The Collector – John Jamieson
Inspired by wonderful accounts of that Great World’s Fair even as a child, charmed by the stories my ‘Grandma Maud’ related, I began my romance with the Expo at an early age. An Orange County native, Vietnam Veteran and CSUF Business Major, I had been a business owner for several years when ‘Grandma’ presented me with that near-flawless Novagem from The Tower of Jewels, a framed hand-tinted picture of The Palace of Fine Arts, a handsome viewbook and several other of her souvenirs.
The Lure of the Panama Pacific International Exposition was inescapable. In the Awards and Engraving business full-time, attending University classes full-time, my ‘third job’ was the most fulfilling – to stock my ‘Sierra West’ Antique Store in Old Town Tustin, I would head out across five western states loading my trailer with everything from wagons and windmills to watch fobs from the Great Fair. I searched huge antique shows, local auctions, flea markets and small town antique stores, establishing ongoing contacts with dealers and pickers; my Collection began to take shape.
Perhaps, though not the most prolific, the years before the Internet were certainly the most charming time amassing my Collection. I discovered and bought out an entire warehouse that contained tens of thousands of early 20th Century lithographs; among them were early James Fraser ‘End of the Trail’ and Cyrus Dallin lithographs, inspired by statuary at the Panama Pacific. To market my ‘warehouse find’, I advertised in ‘The Antique Trader’ and ‘The Collectors News’, at the same time, ‘mining’ these tabloids for Exposition items to build the Collection.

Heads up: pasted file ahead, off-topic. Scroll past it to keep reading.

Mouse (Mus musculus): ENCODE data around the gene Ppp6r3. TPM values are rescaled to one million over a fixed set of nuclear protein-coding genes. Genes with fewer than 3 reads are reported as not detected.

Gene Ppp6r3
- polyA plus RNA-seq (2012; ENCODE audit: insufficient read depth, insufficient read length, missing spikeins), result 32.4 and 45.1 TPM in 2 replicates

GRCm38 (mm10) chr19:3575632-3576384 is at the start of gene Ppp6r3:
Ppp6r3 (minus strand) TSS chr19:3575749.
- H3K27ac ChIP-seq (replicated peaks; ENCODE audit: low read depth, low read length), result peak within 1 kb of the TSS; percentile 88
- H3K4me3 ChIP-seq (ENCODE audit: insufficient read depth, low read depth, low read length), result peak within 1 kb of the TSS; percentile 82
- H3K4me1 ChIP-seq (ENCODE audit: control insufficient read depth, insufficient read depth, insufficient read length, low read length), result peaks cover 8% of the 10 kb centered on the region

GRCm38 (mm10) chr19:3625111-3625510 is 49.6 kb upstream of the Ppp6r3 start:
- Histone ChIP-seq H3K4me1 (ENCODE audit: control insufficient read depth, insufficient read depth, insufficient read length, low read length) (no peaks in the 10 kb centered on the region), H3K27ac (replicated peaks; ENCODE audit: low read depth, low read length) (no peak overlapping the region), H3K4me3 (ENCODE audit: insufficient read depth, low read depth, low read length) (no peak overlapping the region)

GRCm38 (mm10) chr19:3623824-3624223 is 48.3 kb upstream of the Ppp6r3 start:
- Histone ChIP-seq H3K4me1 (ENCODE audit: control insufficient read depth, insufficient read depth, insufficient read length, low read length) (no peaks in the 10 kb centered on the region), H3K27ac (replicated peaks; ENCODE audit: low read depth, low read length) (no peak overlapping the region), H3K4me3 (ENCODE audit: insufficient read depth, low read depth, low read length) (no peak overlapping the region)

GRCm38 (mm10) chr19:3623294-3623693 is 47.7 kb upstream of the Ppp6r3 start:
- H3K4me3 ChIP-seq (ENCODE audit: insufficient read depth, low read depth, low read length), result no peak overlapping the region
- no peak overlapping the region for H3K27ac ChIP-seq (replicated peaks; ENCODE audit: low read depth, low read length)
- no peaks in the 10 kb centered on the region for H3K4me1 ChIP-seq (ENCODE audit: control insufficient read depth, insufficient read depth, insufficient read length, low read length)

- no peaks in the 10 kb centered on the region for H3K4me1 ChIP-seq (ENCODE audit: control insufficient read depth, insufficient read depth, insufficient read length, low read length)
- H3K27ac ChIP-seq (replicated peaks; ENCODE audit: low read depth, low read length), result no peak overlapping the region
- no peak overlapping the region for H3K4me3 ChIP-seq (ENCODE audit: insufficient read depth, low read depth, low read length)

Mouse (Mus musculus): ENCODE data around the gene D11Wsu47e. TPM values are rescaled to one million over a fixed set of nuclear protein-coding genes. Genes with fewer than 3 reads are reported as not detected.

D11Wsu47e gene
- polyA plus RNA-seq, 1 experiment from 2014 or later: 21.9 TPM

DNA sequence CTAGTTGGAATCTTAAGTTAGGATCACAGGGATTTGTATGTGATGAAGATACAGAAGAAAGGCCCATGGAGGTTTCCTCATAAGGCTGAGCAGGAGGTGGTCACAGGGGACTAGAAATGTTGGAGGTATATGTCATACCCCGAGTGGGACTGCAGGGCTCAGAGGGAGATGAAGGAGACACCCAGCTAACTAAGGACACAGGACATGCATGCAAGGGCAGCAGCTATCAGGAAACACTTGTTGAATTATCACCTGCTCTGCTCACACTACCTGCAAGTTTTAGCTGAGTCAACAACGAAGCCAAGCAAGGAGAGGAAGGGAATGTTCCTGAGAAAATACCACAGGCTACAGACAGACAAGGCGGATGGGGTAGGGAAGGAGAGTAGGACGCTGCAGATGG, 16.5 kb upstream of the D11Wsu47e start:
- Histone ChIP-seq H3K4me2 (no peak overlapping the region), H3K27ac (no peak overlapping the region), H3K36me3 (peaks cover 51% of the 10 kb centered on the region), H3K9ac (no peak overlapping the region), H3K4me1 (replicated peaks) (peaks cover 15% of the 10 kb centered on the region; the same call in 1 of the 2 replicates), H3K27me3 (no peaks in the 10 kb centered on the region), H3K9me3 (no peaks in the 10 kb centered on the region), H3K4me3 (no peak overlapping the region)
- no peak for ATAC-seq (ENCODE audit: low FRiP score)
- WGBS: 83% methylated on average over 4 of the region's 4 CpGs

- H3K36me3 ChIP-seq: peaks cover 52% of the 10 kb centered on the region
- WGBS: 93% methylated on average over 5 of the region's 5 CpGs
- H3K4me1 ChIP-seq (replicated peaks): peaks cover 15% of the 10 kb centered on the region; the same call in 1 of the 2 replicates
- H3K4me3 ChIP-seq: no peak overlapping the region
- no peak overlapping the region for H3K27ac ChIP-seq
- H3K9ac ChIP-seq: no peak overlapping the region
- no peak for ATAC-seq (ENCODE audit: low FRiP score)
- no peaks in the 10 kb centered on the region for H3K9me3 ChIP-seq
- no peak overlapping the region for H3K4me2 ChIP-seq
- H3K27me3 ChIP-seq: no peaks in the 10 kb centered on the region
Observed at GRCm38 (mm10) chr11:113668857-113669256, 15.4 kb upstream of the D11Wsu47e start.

While many collectors aspire to limit the ‘categories’ they collect, from early on (and something I am very thankful for) I elected to literally search out and obtain good quality items from across the full spectrum of what the Panama Pacific had to offer. I attribute this to my experiences visiting scores of local, state and National Park visitor centers and museums. While on my wide buying sojourns, I would stray hundreds of miles into neighboring states to tour the West’s fantastic natural wonders, its National Parks and Monuments, the intriguing ghost towns and attractions, picking up PPIE items along the route.
With the advent of the Internet, online auctions and eBay … the spectrum of resources blossomed! I began organizing the Collection about the time that my home began to resemble one of those museums! Much as a museum or university or historical archive would assemble and categorize collections, I began to accumulate booklets, pamphlets, hardbound books and notes of what other PPIE items existed. It became evident that my Collection had become my avocation and, to an extent, my investment portfolio.
Along this trail I built an awards and promotions business, became a father, a Reserve with the Orange County Sheriff’s Department after ‘9-11′, and a then a grandfather. And the entire time, I doubt that I ever had a single week in which I was not involved in searching for pieces to improve this fascinating Collection. It can be said that I helped build this small piece of ‘Pan Pac’ history … and that ‘Pan Pac’ helped build a piece of my own history.
(John Jamieson; PanamaPacificInternationalExposition.com; website published privately; Tustin, CA 2014)